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Is the Google News Redesign a Repeat of the New Coke Disaster?

jarboe-greg
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The Official Google Blog announced that the company was "revamping the Google News homepage" on Wednesday. It's only Saturday, but I already think the Google News redesign is a repeat of The Coca-Cola Company's New Coke disaster in 1985.

My first indication that Google was in trouble came from comments to my post on Thursday entitled, Google News Redesign Offers "News for You."

Brad said, "The new Google News blows! I want the old one back. I shouldn't need to log in each time I want to check the top news stories (I switch between 5 different computers during a normal day)."

Robert said, "Awful Awful Awful! I want my sections back with news by zip code along with other important headlines that aren't tailored to my existing interests." He later added, "Crap. That's all that needs to be said. Especially with no warning or (a) 'beta' period to try it out. I'm probably going to drop news.google.com as my home page now."

Kevin said, "The new look is terrible. Instead of the minimalist, clear, efficient look that made them a market leader they seem to be trying to have embraced the worst design elements of sites with less traffic, less loyalty and little appeal to users."

Muntz said, "At least you can change to 'sections' mode. But I liked the old view better because I could see more sections at a time. I try to avoid layouts that require me to scroll, scroll, scroll."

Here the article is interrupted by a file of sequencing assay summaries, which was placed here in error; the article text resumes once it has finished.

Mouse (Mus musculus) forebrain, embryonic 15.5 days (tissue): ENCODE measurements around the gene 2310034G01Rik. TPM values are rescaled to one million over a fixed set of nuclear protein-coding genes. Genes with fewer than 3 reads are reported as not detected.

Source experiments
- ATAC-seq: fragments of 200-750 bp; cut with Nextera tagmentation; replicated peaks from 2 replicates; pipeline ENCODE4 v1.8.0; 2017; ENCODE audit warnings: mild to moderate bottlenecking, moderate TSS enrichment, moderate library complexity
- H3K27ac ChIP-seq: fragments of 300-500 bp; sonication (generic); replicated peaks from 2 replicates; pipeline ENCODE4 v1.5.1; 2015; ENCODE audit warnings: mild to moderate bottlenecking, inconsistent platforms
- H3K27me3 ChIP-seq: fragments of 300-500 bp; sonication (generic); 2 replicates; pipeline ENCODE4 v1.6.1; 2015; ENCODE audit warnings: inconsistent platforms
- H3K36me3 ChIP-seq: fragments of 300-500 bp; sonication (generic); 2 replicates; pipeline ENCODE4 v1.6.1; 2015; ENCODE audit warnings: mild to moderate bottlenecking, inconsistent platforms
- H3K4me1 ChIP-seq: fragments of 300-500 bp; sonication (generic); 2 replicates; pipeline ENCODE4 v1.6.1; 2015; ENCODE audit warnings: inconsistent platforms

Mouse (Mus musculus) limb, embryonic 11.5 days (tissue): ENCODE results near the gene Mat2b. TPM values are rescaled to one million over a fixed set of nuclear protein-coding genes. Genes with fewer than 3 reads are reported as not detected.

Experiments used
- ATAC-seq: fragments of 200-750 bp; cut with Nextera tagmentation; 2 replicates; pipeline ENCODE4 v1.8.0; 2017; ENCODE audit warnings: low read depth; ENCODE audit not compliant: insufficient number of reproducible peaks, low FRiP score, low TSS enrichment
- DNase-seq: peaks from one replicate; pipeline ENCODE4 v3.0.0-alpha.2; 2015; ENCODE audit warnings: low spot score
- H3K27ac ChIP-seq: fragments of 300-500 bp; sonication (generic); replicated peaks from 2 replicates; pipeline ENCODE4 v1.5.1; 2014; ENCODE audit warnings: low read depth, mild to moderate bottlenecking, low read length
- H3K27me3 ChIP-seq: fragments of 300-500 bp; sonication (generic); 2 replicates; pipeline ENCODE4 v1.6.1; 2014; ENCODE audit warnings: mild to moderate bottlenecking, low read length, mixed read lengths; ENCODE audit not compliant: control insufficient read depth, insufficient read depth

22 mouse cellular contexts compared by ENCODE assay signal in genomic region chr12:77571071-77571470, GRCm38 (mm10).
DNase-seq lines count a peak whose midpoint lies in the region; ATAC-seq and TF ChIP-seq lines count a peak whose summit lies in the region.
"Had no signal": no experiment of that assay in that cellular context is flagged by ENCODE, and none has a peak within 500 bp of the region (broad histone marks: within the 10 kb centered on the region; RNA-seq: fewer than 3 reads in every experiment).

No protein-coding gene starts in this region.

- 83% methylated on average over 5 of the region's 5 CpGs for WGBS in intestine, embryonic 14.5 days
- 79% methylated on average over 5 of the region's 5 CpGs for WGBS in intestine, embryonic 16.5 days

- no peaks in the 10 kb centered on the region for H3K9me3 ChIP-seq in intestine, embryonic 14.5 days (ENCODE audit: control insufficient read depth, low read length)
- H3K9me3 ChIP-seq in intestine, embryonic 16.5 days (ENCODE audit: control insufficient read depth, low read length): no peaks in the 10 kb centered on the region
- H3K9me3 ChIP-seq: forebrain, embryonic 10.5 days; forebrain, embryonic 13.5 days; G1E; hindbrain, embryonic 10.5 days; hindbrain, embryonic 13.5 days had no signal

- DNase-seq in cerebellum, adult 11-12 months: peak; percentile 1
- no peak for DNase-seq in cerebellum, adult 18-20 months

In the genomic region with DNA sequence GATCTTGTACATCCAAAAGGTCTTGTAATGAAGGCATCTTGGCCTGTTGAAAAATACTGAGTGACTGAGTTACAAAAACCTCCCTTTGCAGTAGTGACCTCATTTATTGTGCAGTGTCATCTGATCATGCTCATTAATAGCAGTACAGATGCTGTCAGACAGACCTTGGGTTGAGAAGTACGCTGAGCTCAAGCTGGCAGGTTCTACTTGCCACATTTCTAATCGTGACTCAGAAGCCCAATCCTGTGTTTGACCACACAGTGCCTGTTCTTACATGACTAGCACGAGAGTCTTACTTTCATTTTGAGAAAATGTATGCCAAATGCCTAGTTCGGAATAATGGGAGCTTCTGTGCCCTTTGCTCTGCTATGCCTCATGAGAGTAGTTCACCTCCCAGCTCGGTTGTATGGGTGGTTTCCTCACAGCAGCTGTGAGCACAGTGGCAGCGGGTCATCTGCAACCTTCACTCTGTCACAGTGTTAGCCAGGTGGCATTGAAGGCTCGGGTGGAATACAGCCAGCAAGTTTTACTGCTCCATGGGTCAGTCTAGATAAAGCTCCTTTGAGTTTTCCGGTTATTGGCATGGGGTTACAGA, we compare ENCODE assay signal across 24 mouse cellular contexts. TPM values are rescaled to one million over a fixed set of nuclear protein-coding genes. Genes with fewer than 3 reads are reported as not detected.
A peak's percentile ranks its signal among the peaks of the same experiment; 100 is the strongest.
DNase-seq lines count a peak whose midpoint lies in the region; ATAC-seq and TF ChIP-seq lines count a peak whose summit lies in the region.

All I could do was respond with the lame observation, "Wow, I haven't seen this kind of reaction since ... Google's spring metamorphosis of its search results back on May 5. As Leonard McCoy says in Star Trek: The Motion Picture, 'I know engineers. They love to change things.'"

Then, Em said, "You should check out the user reaction on the Google News Help Forum. Out of about 600+ posts, I have only seen 1 positive response. Most are asking for a way to revert to the old layout."

And Jerry said, "I detest the new design. The old design allowed me to do a quick scan of headlines and pursue stories of interest. The new design is a godawful mess that can not be easily scanned. The postings by Google employees in the Google News Help forum are basically non-responsive to objections to the new format. I've already switched to news.ask.com. The latter may not be ideal, but it's better that what's now available at news.google.com."

My second indication that Google was in trouble came from my wife, who normally doesn't comment on these kinds of things. Yesterday, she asked me to tell her where the undo or reset button was -- so she could revert to the old Google News design. When I told that there wasn't one, she asked where she could post a comment to let Google know what she thinks and I pointed her to http://www.google.com/support/forum/p/news/label.

There, you will find a variety of discussions. Here is an admittedly unscientific sample:


  • The problem with the new Google News format

  • Why did you ruin your news page? I used to have two columns of useful information in a well organized format

  • How to change news back to normal

  • This new site sucks, what is the timeframe for putting the old site back up?

  • Can the moron(s) responsible for changing my Google News page be fired?...Please???